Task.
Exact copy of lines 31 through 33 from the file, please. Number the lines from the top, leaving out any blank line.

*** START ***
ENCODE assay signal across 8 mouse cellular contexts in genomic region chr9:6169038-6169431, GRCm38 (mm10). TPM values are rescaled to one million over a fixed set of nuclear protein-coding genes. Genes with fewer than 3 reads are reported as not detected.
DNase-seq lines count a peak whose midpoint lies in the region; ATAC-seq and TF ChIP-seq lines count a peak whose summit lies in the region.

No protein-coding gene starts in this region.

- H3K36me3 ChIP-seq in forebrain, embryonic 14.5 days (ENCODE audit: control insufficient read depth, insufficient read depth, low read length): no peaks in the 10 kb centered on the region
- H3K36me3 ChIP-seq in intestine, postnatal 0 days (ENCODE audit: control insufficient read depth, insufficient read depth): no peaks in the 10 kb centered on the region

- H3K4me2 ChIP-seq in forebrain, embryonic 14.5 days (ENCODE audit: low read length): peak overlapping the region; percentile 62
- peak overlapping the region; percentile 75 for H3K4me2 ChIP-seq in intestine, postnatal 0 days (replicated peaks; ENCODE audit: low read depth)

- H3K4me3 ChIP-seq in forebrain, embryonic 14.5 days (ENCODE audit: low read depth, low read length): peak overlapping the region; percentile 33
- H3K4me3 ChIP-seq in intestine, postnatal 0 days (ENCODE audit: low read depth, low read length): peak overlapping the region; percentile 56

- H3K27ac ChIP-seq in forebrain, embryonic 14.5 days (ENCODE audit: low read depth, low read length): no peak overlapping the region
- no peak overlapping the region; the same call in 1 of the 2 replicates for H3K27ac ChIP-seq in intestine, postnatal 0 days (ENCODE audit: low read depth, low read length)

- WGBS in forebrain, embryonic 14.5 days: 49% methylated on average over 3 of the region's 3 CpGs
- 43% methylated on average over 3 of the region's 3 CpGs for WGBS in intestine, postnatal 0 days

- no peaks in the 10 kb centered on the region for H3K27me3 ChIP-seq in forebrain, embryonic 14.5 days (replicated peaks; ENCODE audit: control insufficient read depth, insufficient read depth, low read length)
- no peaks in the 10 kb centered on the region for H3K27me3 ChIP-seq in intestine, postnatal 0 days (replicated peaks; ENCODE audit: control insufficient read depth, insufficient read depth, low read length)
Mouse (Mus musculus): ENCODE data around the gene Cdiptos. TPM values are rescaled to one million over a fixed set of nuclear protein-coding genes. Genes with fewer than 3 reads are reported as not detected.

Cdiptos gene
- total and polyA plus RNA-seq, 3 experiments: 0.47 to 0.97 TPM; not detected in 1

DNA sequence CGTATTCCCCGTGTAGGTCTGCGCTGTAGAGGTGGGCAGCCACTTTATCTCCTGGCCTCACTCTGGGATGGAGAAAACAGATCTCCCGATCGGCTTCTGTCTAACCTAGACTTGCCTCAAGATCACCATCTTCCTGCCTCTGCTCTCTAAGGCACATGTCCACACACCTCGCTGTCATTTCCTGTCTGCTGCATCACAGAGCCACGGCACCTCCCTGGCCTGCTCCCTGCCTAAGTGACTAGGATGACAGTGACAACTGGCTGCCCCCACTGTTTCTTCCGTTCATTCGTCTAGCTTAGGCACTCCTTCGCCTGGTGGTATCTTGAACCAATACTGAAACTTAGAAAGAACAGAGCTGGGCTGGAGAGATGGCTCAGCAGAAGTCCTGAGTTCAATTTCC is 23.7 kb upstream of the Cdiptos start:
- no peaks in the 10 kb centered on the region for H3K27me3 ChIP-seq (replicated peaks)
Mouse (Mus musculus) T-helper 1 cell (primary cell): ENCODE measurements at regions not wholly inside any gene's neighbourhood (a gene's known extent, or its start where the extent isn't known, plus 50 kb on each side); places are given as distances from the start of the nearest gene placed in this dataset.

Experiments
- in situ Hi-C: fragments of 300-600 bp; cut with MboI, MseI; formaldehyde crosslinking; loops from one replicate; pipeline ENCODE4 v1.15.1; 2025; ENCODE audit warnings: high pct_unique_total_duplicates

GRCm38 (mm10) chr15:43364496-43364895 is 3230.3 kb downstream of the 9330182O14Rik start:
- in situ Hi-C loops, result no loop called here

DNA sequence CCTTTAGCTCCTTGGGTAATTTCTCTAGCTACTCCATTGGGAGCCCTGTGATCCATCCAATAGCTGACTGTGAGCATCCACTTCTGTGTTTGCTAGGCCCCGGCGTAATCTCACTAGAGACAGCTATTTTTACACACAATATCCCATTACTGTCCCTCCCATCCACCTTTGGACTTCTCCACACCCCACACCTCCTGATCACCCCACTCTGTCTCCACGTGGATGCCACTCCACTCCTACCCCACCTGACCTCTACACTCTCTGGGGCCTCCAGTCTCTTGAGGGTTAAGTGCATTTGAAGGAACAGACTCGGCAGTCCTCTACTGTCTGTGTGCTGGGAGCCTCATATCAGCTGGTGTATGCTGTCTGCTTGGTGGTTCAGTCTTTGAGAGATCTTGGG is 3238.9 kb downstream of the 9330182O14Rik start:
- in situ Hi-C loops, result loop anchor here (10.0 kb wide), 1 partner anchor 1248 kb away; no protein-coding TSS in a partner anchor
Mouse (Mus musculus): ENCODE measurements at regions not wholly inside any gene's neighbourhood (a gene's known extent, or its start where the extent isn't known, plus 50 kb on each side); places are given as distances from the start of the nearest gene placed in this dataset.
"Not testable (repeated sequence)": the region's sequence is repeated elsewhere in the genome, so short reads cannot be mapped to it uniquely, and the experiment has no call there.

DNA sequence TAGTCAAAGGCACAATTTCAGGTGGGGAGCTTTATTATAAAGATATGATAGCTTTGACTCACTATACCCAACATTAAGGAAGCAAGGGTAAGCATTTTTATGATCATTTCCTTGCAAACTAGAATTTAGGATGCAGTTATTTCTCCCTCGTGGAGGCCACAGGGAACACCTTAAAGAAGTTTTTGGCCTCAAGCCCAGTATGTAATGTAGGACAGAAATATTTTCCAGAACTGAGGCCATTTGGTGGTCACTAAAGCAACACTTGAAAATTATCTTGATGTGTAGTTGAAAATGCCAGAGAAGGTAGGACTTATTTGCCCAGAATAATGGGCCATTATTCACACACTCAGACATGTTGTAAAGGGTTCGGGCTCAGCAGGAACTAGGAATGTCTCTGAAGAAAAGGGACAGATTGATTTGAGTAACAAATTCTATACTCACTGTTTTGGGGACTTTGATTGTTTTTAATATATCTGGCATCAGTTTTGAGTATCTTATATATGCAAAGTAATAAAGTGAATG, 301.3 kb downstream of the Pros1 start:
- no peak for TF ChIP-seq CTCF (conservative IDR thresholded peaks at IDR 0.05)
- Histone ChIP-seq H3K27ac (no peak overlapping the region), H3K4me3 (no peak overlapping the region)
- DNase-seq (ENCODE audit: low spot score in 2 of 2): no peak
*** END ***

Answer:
- no peak for TF ChIP-seq CTCF (conservative IDR thresholded peaks at IDR 0.05)
- Histone ChIP-seq H3K27ac (no peak overlapping the region), H3K4me3 (no peak overlapping the region)
- DNase-seq (ENCODE audit: low spot score in 2 of 2): no peak